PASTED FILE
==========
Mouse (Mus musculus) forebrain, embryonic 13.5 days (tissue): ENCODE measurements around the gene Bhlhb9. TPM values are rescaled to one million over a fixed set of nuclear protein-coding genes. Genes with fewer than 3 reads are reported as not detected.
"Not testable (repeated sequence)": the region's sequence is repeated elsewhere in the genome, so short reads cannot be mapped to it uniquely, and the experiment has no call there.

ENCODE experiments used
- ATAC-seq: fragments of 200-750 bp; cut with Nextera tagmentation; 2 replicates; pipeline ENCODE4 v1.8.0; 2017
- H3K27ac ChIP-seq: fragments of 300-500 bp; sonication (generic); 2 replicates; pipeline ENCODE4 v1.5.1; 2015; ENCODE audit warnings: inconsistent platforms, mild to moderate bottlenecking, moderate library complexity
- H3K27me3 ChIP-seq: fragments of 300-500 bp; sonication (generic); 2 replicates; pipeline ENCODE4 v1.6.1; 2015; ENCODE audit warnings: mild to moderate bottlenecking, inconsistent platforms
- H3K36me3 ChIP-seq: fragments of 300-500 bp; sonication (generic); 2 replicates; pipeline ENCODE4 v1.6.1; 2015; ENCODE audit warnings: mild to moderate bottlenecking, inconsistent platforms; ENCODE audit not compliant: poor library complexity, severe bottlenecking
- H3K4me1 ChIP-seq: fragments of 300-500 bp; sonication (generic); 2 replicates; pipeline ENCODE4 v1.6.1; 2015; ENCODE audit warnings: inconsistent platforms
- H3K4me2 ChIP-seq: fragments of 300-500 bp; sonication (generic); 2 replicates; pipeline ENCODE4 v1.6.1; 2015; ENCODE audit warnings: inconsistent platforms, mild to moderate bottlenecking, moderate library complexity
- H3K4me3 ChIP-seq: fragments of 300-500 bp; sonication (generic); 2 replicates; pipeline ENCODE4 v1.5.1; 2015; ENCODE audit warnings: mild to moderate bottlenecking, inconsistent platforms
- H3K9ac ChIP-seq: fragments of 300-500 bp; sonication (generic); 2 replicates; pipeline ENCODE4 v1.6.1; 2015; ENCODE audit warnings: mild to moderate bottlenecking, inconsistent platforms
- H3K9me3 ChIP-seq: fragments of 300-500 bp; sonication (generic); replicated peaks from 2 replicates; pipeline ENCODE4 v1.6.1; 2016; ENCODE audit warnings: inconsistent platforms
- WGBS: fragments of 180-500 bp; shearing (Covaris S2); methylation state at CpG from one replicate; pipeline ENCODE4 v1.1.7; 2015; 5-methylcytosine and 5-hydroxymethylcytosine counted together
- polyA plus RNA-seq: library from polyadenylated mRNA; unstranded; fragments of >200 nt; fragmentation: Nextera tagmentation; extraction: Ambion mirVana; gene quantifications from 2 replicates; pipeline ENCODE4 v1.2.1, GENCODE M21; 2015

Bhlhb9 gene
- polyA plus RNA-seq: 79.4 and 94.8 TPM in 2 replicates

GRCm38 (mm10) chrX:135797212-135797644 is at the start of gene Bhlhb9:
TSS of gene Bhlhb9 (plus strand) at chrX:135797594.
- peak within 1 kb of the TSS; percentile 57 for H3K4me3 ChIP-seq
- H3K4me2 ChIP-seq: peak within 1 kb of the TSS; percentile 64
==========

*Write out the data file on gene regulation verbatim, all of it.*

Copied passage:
Mouse (Mus musculus) forebrain, embryonic 13.5 days (tissue): ENCODE measurements around the gene Bhlhb9. TPM values are rescaled to one million over a fixed set of nuclear protein-coding genes. Genes with fewer than 3 reads are reported as not detected.
"Not testable (repeated sequence)": the region's sequence is repeated elsewhere in the genome, so short reads cannot be mapped to it uniquely, and the experiment has no call there.

ENCODE experiments used
- ATAC-seq: fragments of 200-750 bp; cut with Nextera tagmentation; 2 replicates; pipeline ENCODE4 v1.8.0; 2017
- H3K27ac ChIP-seq: fragments of 300-500 bp; sonication (generic); 2 replicates; pipeline ENCODE4 v1.5.1; 2015; ENCODE audit warnings: inconsistent platforms, mild to moderate bottlenecking, moderate library complexity
- H3K27me3 ChIP-seq: fragments of 300-500 bp; sonication (generic); 2 replicates; pipeline ENCODE4 v1.6.1; 2015; ENCODE audit warnings: mild to moderate bottlenecking, inconsistent platforms
- H3K36me3 ChIP-seq: fragments of 300-500 bp; sonication (generic); 2 replicates; pipeline ENCODE4 v1.6.1; 2015; ENCODE audit warnings: mild to moderate bottlenecking, inconsistent platforms; ENCODE audit not compliant: poor library complexity, severe bottlenecking
- H3K4me1 ChIP-seq: fragments of 300-500 bp; sonication (generic); 2 replicates; pipeline ENCODE4 v1.6.1; 2015; ENCODE audit warnings: inconsistent platforms
- H3K4me2 ChIP-seq: fragments of 300-500 bp; sonication (generic); 2 replicates; pipeline ENCODE4 v1.6.1; 2015; ENCODE audit warnings: inconsistent platforms, mild to moderate bottlenecking, moderate library complexity
- H3K4me3 ChIP-seq: fragments of 300-500 bp; sonication (generic); 2 replicates; pipeline ENCODE4 v1.5.1; 2015; ENCODE audit warnings: mild to moderate bottlenecking, inconsistent platforms
- H3K9ac ChIP-seq: fragments of 300-500 bp; sonication (generic); 2 replicates; pipeline ENCODE4 v1.6.1; 2015; ENCODE audit warnings: mild to moderate bottlenecking, inconsistent platforms
- H3K9me3 ChIP-seq: fragments of 300-500 bp; sonication (generic); replicated peaks from 2 replicates; pipeline ENCODE4 v1.6.1; 2016; ENCODE audit warnings: inconsistent platforms
- WGBS: fragments of 180-500 bp; shearing (Covaris S2); methylation state at CpG from one replicate; pipeline ENCODE4 v1.1.7; 2015; 5-methylcytosine and 5-hydroxymethylcytosine counted together
- polyA plus RNA-seq: library from polyadenylated mRNA; unstranded; fragments of >200 nt; fragmentation: Nextera tagmentation; extraction: Ambion mirVana; gene quantifications from 2 replicates; pipeline ENCODE4 v1.2.1, GENCODE M21; 2015

Bhlhb9 gene
- polyA plus RNA-seq: 79.4 and 94.8 TPM in 2 replicates

GRCm38 (mm10) chrX:135797212-135797644 is at the start of gene Bhlhb9:
TSS of gene Bhlhb9 (plus strand) at chrX:135797594.
- peak within 1 kb of the TSS; percentile 57 for H3K4me3 ChIP-seq
- H3K4me2 ChIP-seq: peak within 1 kb of the TSS; percentile 64